The Finance Committee convened Monday to hear an update from Town Administrator Thatcher Kezer and Finance Director Aleesha Nunley Benjamin on the fiscal year 2024 budget, where both officials said final numbers — particularly those concerning a proposed override — remain unavailable.
Kezer said he has now met with each town department to review their FY24 budget requests and told the committee he has a spreadsheet with a column representing a balanced budget and a column representing a level services budget. The balanced budget includes a series of cuts to services, a result of the declining amount of free cash available to the town, and the level services budget represents the actual cost of continuing to provide all the services the town does.
The difference between the two columns represents the amount the town would ask voters for via an override to plug the FY24 structural deficit, a number that Kezer said he was not ready to provide. But, he said, his fear earlier in the budget process that the deficit number would be “astronomical” has been assuaged.
“It is reasonable to work with,” he said. “From a municipal perspective, we’re in a ballpark of a reasonable and responsible override number.”
Kezer said officials are still in the process of scrubbing numbers and checking formulas as they finalize the budget. He added that the average total of cuts at each town department was 4 percent.
Finance Committee Chair Alec Goolsby said it’s the committee’s responsibility to present a balanced budget at Town Meeting, regardless of what cuts are made.
Goolsby said the school department has been presenting a reduced budget to its committee liaison since Kezer’s state of the town in February. That department’s reduced budget is not finalized. Kezer said. He added that he and Nunley Benjamin are set to sit down with Superintendent John Buckey and Assistant Superintendent for Finance and Operations Michelle Cresta to go over the numbers ahead of the FinCom vote on the school budget slated for Monday.
Kezer told the committee that override and budget numbers would be available ahead of the annual Town Meeting warrant hearing set for April 10.
“We’re at the stage now of scrubbing and validating all our numbers,” he said. “We’re in the quality control phase right now of the calculations to make sure everything is correct … as soon as we finish that quality check I’m prepared to share the information.”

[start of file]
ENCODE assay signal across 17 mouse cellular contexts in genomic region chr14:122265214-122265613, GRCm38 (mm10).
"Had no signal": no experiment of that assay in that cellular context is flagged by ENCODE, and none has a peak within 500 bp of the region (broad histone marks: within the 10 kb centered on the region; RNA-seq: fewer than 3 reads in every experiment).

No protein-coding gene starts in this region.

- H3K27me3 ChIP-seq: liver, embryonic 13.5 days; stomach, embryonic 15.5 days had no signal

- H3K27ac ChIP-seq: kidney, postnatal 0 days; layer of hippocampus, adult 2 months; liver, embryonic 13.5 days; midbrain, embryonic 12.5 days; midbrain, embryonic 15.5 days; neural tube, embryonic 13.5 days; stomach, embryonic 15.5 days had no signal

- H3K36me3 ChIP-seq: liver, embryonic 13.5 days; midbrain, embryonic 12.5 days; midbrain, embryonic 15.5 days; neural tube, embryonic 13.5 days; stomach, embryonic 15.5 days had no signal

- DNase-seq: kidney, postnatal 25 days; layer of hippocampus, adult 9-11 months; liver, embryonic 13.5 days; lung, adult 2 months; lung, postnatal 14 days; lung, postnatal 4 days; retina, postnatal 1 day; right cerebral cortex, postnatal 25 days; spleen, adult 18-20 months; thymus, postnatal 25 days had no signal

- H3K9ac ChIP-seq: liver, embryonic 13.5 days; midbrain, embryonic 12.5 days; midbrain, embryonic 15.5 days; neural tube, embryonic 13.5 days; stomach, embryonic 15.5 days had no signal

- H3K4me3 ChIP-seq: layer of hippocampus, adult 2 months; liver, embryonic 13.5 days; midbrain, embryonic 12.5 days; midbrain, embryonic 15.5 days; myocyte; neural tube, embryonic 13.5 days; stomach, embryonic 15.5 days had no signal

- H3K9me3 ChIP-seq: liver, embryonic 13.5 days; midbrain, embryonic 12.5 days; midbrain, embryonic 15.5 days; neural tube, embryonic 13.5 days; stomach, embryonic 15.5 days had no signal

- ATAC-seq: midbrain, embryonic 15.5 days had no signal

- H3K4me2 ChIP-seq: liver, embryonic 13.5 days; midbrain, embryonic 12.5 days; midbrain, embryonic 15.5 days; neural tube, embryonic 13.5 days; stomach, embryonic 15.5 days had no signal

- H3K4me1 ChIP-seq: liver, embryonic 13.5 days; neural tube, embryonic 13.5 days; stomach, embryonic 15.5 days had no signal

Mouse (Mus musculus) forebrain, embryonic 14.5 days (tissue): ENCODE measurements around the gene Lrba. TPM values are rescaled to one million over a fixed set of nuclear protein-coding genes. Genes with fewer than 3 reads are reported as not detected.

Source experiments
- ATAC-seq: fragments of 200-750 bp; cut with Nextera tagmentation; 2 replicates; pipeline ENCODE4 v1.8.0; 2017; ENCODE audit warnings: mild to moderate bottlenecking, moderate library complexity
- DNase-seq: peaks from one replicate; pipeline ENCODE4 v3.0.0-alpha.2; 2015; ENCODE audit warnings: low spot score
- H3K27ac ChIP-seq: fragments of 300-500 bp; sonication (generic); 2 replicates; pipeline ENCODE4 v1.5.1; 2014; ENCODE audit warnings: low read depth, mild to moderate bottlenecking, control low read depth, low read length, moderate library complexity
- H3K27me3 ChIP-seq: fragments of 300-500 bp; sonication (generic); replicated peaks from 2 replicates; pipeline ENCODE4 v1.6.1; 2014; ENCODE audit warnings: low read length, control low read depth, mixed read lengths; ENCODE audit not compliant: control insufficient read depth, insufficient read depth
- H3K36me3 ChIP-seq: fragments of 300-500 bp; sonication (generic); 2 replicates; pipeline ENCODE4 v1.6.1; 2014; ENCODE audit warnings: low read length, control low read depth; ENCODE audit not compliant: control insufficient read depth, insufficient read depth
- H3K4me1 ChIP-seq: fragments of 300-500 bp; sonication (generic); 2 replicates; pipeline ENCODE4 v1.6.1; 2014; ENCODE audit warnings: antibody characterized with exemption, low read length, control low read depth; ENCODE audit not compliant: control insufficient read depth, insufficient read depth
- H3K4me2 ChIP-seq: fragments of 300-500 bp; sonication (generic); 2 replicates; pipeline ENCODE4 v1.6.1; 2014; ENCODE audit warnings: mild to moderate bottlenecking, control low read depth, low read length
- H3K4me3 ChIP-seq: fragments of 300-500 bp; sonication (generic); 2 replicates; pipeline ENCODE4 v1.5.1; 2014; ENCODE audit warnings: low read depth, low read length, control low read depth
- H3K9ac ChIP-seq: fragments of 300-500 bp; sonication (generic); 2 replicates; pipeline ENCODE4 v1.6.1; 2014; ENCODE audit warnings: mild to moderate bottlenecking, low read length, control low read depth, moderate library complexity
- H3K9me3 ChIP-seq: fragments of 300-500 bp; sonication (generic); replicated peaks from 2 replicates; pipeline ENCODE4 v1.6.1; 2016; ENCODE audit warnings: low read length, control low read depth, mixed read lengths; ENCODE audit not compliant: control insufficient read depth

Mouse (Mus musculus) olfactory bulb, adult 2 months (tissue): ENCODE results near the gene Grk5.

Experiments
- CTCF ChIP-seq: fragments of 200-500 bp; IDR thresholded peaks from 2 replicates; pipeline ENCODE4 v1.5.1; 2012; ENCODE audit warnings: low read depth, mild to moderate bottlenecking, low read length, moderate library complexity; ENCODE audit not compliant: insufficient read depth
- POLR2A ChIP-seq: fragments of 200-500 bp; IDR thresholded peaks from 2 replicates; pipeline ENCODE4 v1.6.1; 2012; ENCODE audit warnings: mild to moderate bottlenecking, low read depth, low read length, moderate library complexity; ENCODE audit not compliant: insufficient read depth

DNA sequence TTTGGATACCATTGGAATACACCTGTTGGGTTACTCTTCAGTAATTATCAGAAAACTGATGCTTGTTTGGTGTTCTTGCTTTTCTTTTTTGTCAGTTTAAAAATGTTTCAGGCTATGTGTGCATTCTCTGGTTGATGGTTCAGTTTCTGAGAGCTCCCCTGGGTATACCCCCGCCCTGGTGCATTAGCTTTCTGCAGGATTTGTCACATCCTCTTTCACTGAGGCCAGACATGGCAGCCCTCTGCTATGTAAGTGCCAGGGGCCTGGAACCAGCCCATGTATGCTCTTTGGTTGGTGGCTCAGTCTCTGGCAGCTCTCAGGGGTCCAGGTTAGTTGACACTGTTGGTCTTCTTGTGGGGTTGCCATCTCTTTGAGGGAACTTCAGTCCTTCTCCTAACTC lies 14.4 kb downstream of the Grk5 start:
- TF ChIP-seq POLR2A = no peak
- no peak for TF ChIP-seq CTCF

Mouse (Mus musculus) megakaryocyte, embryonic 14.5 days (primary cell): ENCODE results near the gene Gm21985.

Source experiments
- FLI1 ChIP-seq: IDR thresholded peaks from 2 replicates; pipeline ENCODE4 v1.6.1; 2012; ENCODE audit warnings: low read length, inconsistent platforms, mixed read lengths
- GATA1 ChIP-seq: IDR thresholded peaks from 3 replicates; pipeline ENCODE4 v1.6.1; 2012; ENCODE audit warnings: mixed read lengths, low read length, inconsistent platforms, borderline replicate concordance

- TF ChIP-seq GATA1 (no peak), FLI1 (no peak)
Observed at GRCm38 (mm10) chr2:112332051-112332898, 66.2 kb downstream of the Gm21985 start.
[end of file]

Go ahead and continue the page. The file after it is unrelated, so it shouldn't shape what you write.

“The sooner the better,” he added.
Kezer also provided additional clarity on the second override being discussed by the Select Board, which would fund the town’s pre-existing stabilization fund as a reserve in lieu of relying on free cash as reserves to balance the budget. He said town officials are exploring if there is an opportunity to add to the structural deficit override to start setting funds aside in the stabilization fund. Doing so is dependent on the size of the deficit, Kezer said.
That fund already has $500,000 in it, he added. The key difference between the fund and using free cash is the threshold required to use either — free cash can be accessed via a majority vote of Town Meeting, while the fund requires a supermajority.
“If we continue building up over time, hopefully what happens is we may need to use a portion of what we built up to get through next year, the year after, but each year we need less and less of drawing from the fund,” Kezer said.
At that point, Kezer said it would see further funding but remain as a backup, as opposed to a mechanism to balance the budget.
Goolsby also walked members through the timeline of the budget process — with a vote on half of the town department budgets on March 27, and another vote on the rest of the departments on April 3. The warrant hearing is set for April 10, when the committee will make recommendations on financial articles for the annual Town Meeting set for May 1. Potential overrides would then go before voters at the annual election on June 20.